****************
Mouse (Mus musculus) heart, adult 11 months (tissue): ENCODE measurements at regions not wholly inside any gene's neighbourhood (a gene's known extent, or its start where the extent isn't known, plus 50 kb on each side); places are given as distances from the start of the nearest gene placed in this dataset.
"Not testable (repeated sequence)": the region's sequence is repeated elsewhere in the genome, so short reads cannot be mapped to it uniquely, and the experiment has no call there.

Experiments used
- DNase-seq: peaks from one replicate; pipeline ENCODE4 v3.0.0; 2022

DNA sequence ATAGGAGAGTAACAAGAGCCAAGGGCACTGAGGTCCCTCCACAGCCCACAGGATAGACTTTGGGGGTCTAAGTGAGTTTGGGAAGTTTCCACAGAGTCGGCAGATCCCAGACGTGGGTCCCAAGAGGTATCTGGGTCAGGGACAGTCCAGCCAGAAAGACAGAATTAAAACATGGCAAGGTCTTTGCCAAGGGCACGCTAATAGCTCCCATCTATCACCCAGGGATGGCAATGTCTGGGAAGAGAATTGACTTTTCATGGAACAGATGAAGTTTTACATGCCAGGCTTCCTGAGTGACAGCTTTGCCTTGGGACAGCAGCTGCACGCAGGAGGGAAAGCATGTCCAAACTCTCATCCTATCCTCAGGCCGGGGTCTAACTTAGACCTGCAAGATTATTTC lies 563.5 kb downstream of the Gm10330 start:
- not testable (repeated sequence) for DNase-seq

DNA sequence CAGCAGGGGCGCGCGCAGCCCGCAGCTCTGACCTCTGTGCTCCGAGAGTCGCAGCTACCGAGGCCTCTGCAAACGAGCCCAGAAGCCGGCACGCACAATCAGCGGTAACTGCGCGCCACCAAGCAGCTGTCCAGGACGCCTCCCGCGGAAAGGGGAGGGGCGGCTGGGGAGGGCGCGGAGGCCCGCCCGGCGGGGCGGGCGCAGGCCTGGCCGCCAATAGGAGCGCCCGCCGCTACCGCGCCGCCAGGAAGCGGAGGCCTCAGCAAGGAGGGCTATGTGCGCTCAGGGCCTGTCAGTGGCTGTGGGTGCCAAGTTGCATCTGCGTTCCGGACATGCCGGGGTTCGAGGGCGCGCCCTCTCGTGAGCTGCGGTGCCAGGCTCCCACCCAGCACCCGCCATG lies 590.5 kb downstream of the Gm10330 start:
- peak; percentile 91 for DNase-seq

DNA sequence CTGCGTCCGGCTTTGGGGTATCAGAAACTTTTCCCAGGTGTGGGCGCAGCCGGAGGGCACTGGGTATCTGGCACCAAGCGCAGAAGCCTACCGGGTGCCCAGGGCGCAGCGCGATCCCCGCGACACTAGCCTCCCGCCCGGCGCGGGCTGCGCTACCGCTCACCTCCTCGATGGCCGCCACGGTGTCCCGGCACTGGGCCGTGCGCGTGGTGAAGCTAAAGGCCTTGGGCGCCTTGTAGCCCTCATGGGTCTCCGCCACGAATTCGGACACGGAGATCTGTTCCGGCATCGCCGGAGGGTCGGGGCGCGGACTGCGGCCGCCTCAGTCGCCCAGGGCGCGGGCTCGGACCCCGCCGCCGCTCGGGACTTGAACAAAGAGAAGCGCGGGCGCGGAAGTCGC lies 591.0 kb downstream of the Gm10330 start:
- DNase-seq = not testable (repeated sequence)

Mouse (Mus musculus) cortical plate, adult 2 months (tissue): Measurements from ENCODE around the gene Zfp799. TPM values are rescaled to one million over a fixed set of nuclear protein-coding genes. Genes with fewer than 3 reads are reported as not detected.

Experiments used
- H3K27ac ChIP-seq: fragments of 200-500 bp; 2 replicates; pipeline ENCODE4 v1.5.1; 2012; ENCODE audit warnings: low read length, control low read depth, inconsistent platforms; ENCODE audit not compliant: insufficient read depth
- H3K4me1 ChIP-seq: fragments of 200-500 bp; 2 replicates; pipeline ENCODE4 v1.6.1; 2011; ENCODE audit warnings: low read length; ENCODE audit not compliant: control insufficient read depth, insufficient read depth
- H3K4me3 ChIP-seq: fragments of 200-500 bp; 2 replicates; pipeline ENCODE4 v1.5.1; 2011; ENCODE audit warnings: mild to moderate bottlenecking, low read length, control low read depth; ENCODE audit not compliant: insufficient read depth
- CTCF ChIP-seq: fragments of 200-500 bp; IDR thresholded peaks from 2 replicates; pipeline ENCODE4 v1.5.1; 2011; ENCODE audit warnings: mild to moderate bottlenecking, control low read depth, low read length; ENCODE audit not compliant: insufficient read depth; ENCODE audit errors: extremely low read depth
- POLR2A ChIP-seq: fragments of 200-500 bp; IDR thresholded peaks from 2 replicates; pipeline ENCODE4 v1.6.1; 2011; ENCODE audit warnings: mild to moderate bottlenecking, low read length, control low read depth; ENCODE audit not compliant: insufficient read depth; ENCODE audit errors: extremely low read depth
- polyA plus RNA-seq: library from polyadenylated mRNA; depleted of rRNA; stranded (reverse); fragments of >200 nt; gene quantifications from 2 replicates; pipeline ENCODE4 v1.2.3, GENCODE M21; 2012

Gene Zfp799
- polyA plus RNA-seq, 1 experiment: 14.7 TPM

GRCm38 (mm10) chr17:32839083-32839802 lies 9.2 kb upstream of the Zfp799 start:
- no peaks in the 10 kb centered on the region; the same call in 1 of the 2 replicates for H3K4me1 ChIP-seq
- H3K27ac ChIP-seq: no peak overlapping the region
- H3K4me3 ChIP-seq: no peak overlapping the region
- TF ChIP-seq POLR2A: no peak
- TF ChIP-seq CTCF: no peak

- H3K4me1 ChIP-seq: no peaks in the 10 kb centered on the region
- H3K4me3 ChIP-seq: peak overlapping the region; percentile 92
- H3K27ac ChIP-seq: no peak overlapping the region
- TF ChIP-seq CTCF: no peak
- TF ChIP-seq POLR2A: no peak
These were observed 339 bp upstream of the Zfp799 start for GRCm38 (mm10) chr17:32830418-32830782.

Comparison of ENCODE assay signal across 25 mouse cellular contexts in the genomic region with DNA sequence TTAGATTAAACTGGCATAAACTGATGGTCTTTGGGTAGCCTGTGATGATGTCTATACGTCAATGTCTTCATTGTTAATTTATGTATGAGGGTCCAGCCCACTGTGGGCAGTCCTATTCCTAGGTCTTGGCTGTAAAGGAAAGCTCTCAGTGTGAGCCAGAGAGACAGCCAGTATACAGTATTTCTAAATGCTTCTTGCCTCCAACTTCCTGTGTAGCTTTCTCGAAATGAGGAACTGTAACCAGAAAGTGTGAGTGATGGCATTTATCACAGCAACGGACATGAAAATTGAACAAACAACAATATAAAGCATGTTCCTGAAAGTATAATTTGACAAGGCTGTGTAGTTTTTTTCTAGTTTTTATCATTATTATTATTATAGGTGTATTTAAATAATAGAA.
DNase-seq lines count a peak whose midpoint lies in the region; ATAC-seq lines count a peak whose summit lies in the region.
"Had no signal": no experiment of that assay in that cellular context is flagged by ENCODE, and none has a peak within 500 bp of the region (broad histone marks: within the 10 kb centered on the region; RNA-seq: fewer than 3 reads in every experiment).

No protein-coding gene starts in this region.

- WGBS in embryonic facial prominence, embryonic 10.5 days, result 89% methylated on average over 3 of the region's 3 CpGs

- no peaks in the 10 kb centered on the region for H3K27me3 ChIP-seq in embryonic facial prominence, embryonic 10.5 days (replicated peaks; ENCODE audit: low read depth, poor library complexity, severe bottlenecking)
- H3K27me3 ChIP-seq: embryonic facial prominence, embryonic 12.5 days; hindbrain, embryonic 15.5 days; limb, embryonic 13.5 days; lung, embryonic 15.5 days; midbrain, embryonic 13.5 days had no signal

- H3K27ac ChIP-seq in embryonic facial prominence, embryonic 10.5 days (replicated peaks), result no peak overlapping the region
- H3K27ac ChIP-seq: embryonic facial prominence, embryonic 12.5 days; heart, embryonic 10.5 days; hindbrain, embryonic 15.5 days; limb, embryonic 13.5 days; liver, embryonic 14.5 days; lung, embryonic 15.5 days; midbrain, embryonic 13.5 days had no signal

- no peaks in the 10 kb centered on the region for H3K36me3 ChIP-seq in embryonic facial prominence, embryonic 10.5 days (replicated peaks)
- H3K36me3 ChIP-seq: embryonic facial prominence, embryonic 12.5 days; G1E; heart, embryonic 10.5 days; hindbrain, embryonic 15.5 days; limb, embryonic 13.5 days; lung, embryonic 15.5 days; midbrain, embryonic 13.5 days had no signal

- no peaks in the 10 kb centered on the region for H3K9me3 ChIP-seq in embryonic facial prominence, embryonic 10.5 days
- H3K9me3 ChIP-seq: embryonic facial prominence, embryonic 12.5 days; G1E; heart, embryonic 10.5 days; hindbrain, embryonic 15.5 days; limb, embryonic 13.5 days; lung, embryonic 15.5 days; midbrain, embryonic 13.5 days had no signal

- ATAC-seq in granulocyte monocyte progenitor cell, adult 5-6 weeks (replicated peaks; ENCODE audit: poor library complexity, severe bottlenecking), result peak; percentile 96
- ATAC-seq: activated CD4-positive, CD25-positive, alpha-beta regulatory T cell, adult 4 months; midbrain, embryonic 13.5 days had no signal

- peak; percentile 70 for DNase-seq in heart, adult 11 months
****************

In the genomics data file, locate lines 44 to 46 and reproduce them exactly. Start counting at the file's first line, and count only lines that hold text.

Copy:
- no peaks in the 10 kb centered on the region for H3K9me3 ChIP-seq in embryonic facial prominence, embryonic 10.5 days
- H3K9me3 ChIP-seq: embryonic facial prominence, embryonic 12.5 days; G1E; heart, embryonic 10.5 days; hindbrain, embryonic 15.5 days; limb, embryonic 13.5 days; lung, embryonic 15.5 days; midbrain, embryonic 13.5 days had no signal

- ATAC-seq in granulocyte monocyte progenitor cell, adult 5-6 weeks (replicated peaks; ENCODE audit: poor library complexity, severe bottlenecking), result peak; percentile 96